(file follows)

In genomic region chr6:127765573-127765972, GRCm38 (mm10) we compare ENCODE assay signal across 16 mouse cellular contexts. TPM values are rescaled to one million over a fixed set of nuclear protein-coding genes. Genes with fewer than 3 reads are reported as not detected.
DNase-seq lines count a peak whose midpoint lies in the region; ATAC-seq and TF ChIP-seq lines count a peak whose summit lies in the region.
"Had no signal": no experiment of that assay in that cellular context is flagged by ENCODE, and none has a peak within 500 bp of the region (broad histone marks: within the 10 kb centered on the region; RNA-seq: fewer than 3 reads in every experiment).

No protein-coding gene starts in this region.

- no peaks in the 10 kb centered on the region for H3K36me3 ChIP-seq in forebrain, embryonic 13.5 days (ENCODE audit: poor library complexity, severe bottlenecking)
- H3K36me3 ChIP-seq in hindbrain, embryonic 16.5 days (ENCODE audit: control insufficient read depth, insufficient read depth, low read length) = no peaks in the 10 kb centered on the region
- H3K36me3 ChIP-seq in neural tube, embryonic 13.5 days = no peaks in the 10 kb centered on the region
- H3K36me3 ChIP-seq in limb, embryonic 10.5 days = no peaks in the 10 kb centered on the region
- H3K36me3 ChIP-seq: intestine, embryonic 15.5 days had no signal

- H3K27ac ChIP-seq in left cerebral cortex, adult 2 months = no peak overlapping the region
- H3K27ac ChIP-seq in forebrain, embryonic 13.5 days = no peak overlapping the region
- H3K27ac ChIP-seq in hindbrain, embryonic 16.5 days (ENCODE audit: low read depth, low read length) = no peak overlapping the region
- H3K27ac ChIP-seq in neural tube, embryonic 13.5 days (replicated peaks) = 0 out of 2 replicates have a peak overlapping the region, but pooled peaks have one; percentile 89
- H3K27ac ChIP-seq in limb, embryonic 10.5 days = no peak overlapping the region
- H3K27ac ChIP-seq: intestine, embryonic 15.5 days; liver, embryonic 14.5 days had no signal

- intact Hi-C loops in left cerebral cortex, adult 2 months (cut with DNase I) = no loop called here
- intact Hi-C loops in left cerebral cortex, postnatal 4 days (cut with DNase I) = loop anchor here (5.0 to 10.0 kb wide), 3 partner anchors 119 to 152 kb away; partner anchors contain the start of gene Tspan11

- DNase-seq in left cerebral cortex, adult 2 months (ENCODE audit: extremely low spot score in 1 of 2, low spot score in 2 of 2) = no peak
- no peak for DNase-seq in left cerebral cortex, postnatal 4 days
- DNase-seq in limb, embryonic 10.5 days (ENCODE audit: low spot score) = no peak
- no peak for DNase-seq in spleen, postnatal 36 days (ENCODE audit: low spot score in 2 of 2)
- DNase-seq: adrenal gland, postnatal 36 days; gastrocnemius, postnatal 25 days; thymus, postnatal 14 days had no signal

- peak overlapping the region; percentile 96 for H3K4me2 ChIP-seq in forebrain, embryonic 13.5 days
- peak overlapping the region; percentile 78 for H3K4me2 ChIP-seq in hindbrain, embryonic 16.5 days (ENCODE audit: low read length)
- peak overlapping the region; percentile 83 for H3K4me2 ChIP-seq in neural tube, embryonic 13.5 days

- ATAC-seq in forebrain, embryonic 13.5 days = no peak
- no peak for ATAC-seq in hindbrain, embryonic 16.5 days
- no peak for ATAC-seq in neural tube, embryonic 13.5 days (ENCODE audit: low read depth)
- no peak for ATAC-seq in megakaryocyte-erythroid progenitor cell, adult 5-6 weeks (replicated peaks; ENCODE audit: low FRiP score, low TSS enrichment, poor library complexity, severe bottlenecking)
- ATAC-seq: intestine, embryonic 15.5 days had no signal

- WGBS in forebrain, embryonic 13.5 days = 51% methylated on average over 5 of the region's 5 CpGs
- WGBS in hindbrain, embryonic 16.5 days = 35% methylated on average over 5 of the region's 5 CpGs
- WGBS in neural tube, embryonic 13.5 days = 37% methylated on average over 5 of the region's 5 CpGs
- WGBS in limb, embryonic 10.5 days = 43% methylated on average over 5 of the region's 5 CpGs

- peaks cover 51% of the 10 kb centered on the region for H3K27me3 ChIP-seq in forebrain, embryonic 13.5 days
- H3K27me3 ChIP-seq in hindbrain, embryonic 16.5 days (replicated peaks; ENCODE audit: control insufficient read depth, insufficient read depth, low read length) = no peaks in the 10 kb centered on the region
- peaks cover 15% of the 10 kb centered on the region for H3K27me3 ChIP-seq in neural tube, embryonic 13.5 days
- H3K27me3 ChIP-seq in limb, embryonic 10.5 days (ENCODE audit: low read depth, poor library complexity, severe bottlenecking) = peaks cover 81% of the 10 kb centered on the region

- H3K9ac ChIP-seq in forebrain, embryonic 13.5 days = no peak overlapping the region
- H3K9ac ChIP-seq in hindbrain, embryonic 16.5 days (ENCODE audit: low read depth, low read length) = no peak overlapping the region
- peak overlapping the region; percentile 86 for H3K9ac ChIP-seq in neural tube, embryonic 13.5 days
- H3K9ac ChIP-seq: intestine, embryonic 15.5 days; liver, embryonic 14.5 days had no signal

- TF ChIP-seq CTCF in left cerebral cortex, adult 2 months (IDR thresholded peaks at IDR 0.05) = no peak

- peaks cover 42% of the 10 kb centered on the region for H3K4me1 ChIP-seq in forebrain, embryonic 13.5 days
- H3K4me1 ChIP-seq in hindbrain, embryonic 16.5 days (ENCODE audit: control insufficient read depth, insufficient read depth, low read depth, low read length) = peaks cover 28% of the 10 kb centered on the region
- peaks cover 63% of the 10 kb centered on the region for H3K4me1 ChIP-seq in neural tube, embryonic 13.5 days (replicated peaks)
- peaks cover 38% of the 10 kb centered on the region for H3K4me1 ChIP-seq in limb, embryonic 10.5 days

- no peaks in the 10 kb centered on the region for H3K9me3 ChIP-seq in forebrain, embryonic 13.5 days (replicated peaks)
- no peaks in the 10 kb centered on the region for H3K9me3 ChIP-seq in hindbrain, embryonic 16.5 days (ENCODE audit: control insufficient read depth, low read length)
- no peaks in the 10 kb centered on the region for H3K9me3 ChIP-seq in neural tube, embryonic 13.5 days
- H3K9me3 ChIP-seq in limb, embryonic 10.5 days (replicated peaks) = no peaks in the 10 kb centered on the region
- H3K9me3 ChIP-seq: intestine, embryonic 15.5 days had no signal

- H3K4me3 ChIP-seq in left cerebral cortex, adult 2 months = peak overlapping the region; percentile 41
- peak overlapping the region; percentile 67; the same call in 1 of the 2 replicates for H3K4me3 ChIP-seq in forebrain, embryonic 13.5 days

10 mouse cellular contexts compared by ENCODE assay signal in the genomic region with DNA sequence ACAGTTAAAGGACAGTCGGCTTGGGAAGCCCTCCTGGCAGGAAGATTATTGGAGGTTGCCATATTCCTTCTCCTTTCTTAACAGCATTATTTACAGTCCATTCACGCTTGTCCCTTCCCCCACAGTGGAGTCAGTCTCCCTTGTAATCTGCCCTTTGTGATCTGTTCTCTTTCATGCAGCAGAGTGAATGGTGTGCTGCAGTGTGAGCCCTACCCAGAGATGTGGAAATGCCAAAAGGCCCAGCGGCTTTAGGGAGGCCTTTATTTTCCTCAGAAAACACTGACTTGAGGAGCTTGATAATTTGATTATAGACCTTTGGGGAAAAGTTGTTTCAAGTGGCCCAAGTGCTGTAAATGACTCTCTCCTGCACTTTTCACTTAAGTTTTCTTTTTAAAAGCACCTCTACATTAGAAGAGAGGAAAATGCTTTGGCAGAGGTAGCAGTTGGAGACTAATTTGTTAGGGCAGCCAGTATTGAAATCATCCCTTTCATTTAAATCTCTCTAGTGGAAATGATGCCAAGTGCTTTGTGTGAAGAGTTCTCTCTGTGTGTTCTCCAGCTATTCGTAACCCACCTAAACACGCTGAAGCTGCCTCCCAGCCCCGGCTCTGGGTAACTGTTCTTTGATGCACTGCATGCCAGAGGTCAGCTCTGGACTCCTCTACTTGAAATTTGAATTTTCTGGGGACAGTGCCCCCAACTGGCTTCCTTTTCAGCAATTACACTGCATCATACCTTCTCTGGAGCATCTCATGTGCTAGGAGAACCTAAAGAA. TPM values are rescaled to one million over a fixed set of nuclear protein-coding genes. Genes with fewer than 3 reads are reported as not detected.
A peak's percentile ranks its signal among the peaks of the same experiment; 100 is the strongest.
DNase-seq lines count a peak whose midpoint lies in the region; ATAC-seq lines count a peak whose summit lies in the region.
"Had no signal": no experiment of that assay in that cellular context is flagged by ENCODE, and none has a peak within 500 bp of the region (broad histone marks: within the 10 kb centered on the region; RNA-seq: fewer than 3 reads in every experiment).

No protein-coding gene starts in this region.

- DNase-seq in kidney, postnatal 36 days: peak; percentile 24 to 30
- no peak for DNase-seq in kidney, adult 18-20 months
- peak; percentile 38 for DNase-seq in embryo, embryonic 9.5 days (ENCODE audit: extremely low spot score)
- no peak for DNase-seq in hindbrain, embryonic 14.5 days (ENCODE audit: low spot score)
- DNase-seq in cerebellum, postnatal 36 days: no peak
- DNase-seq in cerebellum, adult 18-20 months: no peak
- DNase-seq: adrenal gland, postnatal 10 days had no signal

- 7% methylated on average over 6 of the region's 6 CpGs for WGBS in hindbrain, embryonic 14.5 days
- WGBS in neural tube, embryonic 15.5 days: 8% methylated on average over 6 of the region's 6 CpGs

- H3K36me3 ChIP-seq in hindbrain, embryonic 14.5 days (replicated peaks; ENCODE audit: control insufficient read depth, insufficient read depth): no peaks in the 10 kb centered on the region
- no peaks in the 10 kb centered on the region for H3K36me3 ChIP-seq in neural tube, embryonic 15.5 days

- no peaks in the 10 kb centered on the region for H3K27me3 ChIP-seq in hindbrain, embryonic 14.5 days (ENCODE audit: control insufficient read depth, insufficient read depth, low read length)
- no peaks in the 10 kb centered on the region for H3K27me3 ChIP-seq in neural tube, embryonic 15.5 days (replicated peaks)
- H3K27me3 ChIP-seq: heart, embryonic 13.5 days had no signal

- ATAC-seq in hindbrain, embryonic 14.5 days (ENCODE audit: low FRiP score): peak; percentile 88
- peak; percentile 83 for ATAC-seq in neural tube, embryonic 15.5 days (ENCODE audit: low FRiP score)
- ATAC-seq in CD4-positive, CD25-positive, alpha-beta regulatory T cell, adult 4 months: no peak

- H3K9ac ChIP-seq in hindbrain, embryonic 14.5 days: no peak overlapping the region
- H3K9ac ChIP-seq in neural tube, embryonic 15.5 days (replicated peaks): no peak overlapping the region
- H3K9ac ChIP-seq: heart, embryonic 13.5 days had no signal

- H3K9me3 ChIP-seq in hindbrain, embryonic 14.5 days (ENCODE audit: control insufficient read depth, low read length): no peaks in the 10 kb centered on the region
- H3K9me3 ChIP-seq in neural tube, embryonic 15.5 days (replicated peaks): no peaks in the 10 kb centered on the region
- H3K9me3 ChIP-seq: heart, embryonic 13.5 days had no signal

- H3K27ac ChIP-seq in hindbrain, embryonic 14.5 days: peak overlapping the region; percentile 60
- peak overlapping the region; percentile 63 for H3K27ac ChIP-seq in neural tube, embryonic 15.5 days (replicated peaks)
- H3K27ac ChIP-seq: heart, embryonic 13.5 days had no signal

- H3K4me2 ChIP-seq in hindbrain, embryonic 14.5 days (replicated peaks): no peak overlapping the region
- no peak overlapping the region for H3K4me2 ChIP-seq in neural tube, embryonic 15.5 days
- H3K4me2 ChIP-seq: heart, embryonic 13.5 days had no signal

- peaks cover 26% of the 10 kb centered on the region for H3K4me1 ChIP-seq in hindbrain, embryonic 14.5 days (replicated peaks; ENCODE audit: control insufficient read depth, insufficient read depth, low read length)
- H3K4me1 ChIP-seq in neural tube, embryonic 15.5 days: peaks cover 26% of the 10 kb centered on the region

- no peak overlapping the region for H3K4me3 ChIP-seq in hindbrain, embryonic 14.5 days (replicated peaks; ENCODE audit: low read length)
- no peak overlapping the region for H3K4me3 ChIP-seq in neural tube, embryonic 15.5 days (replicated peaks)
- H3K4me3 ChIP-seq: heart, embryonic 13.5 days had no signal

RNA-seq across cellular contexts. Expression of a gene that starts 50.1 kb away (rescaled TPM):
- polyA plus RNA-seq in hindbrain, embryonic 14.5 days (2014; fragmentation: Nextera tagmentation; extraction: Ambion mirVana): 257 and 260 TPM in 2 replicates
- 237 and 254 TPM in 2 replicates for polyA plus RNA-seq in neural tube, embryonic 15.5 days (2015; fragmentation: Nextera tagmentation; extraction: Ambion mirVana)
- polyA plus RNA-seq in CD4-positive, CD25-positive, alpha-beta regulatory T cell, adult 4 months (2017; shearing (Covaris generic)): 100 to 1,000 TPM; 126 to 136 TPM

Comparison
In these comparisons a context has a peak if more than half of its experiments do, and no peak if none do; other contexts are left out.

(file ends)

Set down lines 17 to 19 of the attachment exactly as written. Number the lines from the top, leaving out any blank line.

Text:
- intact Hi-C loops in left cerebral cortex, postnatal 4 days (cut with DNase I) = loop anchor here (5.0 to 10.0 kb wide), 3 partner anchors 119 to 152 kb away; partner anchors contain the start of gene Tspan11

- DNase-seq in left cerebral cortex, adult 2 months (ENCODE audit: extremely low spot score in 1 of 2, low spot score in 2 of 2) = no peak
- no peak for DNase-seq in left cerebral cortex, postnatal 4 days